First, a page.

The gingerbread houses of Martha’s Vineyard are iconic. Each time we visit we take a relaxing stroll through the cluster of 300+ utterly charming and individually unique houses. We always discover something new.
Camp Meeting Association
Martha’s Vineyard Camp Association is a National Historic Landmark, dating back to the early 1800’s. Essentially, the community of gingerbread houses began as a collection of camp tents set up for summer religious revivals. Over the decades, what began as tent camps slowly grew to what visitors find today; a community of gingerbread houses (cottages) with “The Tabernacle” at the heart of the community.
A Bit of History
In 1835, Jeremiah Pease and fellow members of the Methodist Church in Edgartown, Martha’s Vineyard, dedicated a small section of land to host a summer religious revival. During those early revivals the days were filled with serious religious fervor, and as such were attended by adults only. The camp started with just a few tents in 1835. Subsequently, it grew to over 200 tents by 1855, and by the year 1880 the number of tents was capped at 500.
As a result of the growing interest, a larger section of land was purchased. Because more and more families (including children) began spending longer periods of time, each summer at the revivals, the tents began to take on a more permanent framing. Over the decades, as the community grew the tent houses transitioned to the gingerbread houses we see today.
There are 318 gingerbread houses within the camp grounds. Each time we stroll through the community, it feels as if we’re taking a walk back through time as we meander along the narrow lanes. It isn’t hard to imagine many a summer season spent relaxing on the little front porches.
Because the houses were originally built for just the summer revivals, most of them were built quite small with minimal features. Think thin walls, no heat, etc. Consequently, throughout the years there have been structural changes made to many of the houses; especially, for those occupied year round. For example, some of the smaller houses were joined together to become one larger house. Modern appliances, heat and air-conditioning, etc. were added as well. Some houses were moved to other locations in nearby Oak Bluffs, while others were sadly lost to fire.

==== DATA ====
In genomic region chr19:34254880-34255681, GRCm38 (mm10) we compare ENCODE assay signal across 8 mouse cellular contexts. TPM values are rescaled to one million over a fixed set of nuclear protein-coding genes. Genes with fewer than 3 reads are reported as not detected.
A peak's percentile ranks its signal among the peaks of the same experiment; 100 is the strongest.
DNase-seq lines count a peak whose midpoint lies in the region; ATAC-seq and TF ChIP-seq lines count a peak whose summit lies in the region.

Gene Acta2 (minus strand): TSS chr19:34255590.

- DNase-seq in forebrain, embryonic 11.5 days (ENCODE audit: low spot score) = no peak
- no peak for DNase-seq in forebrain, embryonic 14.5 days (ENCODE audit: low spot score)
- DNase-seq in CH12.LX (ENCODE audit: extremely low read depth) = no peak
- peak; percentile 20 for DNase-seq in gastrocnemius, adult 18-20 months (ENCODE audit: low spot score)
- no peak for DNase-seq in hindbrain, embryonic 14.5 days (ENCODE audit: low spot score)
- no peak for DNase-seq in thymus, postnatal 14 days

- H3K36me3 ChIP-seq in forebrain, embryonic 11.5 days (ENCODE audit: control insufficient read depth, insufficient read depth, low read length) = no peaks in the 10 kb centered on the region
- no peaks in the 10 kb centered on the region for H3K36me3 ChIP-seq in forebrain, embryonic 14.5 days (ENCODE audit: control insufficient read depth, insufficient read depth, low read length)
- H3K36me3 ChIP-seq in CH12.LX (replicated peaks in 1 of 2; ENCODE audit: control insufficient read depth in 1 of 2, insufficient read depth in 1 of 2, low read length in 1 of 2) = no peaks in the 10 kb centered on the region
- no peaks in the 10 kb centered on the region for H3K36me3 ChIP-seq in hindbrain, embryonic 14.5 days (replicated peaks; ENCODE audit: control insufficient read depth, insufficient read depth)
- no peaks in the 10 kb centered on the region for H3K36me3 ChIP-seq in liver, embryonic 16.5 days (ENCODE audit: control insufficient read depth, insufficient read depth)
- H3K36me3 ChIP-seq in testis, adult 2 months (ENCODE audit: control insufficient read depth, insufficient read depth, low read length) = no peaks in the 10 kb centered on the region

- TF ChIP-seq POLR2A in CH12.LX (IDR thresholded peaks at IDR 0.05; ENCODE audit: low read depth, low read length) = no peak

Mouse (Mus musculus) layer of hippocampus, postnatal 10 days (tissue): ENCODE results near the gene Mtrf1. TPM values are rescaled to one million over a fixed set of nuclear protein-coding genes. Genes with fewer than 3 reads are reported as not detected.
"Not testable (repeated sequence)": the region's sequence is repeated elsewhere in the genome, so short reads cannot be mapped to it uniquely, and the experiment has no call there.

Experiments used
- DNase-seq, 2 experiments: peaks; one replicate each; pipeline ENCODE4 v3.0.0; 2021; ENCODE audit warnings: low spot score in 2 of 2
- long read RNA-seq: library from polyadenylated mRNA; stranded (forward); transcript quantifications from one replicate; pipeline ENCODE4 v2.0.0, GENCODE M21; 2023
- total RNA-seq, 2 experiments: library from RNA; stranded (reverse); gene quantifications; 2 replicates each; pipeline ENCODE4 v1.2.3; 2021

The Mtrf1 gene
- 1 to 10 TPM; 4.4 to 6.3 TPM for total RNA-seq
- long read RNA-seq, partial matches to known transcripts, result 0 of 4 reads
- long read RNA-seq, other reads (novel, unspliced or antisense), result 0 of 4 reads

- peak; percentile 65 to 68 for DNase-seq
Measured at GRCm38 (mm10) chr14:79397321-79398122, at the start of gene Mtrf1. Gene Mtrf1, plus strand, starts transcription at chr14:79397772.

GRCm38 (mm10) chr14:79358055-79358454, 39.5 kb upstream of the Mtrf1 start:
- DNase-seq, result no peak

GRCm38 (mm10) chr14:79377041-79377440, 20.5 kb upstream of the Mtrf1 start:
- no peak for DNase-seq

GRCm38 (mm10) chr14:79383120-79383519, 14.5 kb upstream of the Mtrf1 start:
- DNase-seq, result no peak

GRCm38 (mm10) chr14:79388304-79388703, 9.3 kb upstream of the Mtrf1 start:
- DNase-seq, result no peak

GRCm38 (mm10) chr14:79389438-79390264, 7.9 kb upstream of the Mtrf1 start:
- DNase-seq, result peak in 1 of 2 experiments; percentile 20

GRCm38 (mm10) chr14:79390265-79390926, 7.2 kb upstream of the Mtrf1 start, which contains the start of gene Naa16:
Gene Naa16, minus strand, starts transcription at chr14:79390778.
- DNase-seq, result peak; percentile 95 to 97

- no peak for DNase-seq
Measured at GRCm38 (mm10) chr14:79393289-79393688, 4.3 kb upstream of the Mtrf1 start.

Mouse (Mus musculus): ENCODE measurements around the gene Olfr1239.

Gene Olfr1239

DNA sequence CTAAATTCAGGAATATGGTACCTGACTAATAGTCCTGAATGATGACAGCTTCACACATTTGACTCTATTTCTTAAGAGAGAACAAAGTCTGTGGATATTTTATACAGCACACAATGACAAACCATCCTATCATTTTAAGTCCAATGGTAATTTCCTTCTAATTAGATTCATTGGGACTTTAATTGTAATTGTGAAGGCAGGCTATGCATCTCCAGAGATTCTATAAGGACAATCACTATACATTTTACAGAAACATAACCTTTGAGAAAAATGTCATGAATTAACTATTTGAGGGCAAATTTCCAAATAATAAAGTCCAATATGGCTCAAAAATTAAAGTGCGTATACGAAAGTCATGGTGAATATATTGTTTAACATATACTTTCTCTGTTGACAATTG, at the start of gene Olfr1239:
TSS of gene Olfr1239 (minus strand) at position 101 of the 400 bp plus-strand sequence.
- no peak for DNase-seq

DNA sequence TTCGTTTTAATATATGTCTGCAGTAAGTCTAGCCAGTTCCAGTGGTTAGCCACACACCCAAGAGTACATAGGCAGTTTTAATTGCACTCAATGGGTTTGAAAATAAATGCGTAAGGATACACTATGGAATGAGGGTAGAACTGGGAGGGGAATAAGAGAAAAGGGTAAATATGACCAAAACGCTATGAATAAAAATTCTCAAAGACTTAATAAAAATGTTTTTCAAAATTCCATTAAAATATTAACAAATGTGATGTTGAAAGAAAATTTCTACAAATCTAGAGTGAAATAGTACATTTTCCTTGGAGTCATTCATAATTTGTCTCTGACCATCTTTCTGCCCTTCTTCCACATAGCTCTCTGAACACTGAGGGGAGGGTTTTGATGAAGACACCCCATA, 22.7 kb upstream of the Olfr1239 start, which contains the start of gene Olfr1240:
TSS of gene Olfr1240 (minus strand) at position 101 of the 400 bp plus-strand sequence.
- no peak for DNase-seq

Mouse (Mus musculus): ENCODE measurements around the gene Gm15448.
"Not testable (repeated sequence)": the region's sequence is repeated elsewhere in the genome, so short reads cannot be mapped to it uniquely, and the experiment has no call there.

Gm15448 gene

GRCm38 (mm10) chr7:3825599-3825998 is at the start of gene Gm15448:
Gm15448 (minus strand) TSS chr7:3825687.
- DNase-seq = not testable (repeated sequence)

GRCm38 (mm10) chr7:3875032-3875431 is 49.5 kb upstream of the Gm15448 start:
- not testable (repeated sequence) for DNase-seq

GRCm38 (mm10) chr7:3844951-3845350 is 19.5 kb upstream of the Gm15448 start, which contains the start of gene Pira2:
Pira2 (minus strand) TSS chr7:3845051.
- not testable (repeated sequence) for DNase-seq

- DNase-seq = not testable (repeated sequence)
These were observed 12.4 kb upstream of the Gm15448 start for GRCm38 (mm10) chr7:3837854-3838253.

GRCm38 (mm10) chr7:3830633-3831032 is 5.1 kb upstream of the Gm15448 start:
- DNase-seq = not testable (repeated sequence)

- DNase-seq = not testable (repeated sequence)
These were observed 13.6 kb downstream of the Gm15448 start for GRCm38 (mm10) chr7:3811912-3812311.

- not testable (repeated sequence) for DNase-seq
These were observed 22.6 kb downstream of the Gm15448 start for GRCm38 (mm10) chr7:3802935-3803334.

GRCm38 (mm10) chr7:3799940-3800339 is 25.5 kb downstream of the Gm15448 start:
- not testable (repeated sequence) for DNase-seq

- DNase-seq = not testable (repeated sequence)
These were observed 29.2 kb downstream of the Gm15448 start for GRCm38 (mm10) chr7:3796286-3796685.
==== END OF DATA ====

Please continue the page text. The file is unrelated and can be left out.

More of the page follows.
When planning your next, or even your first, visit to Martha’s Vineyard, make it a point to take a stroll through this charming community. To learn more about renting a gingerbread house, read here.
- Tuesday Takes. Each post in the series focuses on one or two photos, or possibly a video, from our travels, as well as the background story behind the photo(s). Tuesday Takes are shared in random order with no rhyme or reason as to why.
These are beautiful gingerbread houses Patti. In Chicago there are a handful of these scattered here and there. But 318, that is quite a cluster. Love all the colors and the details.
It would interest me to go inside some of these to see whether the interiors attempt to stay in period and or whether they incorporate modern elements such as larger kitchens, comfortable sofas etc.
All houses always require maintenance and upkeep of course but I suspect that these beauties are particularly demanding.
I have the same interest/curiosity, Ben. We did visit the little museum which is inside one of the houses, it succeeded in me wanting to see more. I have looked at some of the vacation rentals among the cottages and many of them have been updated. As fun as I’d think it would be to own one of the cottages, I also think it would be very challenging because I’m sure the mandates for the community are demanding. We’re gearing up to visit MV again and I’m sure we’ll take yet another stroll among the cottages.
Hi Patti, we have only visited Martha’s Vineyard once, and while we did see some of these little houses, we had no idea of the history behind them. Thanks for explaining their existence.
You’re very welcome, Suzanne. I’m glad my little history lesson helped. I hope you get to return to MV and revisit the gingerbread houses.